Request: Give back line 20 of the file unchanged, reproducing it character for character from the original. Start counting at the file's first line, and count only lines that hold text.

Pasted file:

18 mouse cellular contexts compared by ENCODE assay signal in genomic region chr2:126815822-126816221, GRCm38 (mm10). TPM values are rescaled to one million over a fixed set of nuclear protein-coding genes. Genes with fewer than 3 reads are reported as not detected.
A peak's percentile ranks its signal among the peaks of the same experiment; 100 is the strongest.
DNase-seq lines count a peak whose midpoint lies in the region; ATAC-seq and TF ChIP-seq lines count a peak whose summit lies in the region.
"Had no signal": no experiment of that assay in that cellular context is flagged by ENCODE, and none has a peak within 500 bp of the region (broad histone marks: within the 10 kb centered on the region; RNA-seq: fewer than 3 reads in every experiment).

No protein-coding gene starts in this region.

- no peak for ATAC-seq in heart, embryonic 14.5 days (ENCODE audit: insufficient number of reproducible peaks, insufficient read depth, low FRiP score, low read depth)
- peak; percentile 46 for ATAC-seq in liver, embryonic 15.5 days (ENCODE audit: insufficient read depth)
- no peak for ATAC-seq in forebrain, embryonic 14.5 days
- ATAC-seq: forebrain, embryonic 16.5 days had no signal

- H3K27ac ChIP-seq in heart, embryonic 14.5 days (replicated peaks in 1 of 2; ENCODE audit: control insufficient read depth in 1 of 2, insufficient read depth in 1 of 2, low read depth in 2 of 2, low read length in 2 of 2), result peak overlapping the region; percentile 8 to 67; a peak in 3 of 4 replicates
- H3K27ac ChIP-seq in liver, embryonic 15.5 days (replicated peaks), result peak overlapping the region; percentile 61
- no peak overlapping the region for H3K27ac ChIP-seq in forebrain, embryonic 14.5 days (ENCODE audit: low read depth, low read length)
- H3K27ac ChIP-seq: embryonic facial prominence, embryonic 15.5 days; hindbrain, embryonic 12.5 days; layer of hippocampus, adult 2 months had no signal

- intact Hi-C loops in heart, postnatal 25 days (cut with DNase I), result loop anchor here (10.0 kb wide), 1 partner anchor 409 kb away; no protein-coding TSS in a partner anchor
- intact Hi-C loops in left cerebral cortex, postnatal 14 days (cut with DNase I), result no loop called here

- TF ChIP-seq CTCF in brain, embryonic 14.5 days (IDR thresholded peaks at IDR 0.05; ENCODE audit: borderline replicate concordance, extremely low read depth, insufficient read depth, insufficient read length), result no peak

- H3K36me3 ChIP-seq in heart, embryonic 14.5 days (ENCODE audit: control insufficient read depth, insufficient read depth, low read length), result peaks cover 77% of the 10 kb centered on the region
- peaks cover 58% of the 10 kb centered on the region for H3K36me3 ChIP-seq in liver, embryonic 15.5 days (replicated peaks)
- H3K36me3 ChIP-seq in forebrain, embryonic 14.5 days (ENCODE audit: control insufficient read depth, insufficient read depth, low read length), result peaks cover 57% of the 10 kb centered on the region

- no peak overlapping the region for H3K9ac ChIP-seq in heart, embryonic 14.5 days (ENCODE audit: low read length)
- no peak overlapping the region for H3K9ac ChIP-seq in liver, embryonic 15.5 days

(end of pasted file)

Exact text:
- no peak overlapping the region for H3K9ac ChIP-seq in heart, embryonic 14.5 days (ENCODE audit: low read length)